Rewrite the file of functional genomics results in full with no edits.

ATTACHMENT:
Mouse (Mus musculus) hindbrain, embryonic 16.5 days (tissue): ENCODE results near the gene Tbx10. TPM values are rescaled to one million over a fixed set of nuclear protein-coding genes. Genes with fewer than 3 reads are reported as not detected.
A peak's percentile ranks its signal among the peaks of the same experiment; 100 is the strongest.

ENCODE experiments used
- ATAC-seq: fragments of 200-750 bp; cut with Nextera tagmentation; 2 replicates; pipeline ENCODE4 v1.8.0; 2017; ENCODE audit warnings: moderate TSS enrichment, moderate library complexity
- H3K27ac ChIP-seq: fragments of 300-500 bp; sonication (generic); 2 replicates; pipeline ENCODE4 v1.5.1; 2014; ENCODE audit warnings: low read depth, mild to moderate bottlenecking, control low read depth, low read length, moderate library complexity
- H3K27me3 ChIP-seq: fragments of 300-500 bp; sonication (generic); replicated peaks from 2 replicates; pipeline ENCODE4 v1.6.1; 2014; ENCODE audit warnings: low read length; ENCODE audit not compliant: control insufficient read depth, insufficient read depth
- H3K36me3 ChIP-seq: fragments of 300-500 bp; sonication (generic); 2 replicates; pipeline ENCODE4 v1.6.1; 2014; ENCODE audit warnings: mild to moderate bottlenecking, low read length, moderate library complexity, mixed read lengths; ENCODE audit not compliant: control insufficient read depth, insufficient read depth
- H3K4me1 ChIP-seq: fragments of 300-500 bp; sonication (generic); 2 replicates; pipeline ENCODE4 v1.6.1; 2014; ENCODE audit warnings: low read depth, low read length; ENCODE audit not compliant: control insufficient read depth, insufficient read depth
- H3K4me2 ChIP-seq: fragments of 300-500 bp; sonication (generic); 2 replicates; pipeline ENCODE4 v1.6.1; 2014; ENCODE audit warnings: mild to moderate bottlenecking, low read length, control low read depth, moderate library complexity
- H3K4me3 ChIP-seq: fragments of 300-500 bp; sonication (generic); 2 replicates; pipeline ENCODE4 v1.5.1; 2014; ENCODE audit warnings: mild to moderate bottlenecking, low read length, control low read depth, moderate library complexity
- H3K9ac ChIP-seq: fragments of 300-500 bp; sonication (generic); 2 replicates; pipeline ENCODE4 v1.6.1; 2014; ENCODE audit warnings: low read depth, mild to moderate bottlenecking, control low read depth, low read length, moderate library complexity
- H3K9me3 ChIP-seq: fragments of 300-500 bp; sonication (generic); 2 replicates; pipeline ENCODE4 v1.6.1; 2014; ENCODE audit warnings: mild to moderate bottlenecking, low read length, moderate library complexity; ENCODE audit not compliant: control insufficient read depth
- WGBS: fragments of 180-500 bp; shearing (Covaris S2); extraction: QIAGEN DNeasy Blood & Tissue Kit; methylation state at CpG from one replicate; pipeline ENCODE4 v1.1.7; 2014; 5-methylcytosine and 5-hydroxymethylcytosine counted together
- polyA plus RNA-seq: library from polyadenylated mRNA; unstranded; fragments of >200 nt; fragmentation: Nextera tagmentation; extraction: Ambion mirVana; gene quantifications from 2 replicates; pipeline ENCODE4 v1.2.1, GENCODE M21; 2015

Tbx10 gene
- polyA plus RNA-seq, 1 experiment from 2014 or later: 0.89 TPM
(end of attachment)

Mouse (Mus musculus) hindbrain, embryonic 16.5 days (tissue): ENCODE results near the gene Tbx10. TPM values are rescaled to one million over a fixed set of nuclear protein-coding genes. Genes with fewer than 3 reads are reported as not detected.
A peak's percentile ranks its signal among the peaks of the same experiment; 100 is the strongest.

ENCODE experiments used
- ATAC-seq: fragments of 200-750 bp; cut with Nextera tagmentation; 2 replicates; pipeline ENCODE4 v1.8.0; 2017; ENCODE audit warnings: moderate TSS enrichment, moderate library complexity
- H3K27ac ChIP-seq: fragments of 300-500 bp; sonication (generic); 2 replicates; pipeline ENCODE4 v1.5.1; 2014; ENCODE audit warnings: low read depth, mild to moderate bottlenecking, control low read depth, low read length, moderate library complexity
- H3K27me3 ChIP-seq: fragments of 300-500 bp; sonication (generic); replicated peaks from 2 replicates; pipeline ENCODE4 v1.6.1; 2014; ENCODE audit warnings: low read length; ENCODE audit not compliant: control insufficient read depth, insufficient read depth
- H3K36me3 ChIP-seq: fragments of 300-500 bp; sonication (generic); 2 replicates; pipeline ENCODE4 v1.6.1; 2014; ENCODE audit warnings: mild to moderate bottlenecking, low read length, moderate library complexity, mixed read lengths; ENCODE audit not compliant: control insufficient read depth, insufficient read depth
- H3K4me1 ChIP-seq: fragments of 300-500 bp; sonication (generic); 2 replicates; pipeline ENCODE4 v1.6.1; 2014; ENCODE audit warnings: low read depth, low read length; ENCODE audit not compliant: control insufficient read depth, insufficient read depth
- H3K4me2 ChIP-seq: fragments of 300-500 bp; sonication (generic); 2 replicates; pipeline ENCODE4 v1.6.1; 2014; ENCODE audit warnings: mild to moderate bottlenecking, low read length, control low read depth, moderate library complexity
- H3K4me3 ChIP-seq: fragments of 300-500 bp; sonication (generic); 2 replicates; pipeline ENCODE4 v1.5.1; 2014; ENCODE audit warnings: mild to moderate bottlenecking, low read length, control low read depth, moderate library complexity
- H3K9ac ChIP-seq: fragments of 300-500 bp; sonication (generic); 2 replicates; pipeline ENCODE4 v1.6.1; 2014; ENCODE audit warnings: low read depth, mild to moderate bottlenecking, control low read depth, low read length, moderate library complexity
- H3K9me3 ChIP-seq: fragments of 300-500 bp; sonication (generic); 2 replicates; pipeline ENCODE4 v1.6.1; 2014; ENCODE audit warnings: mild to moderate bottlenecking, low read length, moderate library complexity; ENCODE audit not compliant: control insufficient read depth
- WGBS: fragments of 180-500 bp; shearing (Covaris S2); extraction: QIAGEN DNeasy Blood & Tissue Kit; methylation state at CpG from one replicate; pipeline ENCODE4 v1.1.7; 2014; 5-methylcytosine and 5-hydroxymethylcytosine counted together
- polyA plus RNA-seq: library from polyadenylated mRNA; unstranded; fragments of >200 nt; fragmentation: Nextera tagmentation; extraction: Ambion mirVana; gene quantifications from 2 replicates; pipeline ENCODE4 v1.2.1, GENCODE M21; 2015

Tbx10 gene
- polyA plus RNA-seq, 1 experiment from 2014 or later: 0.89 TPM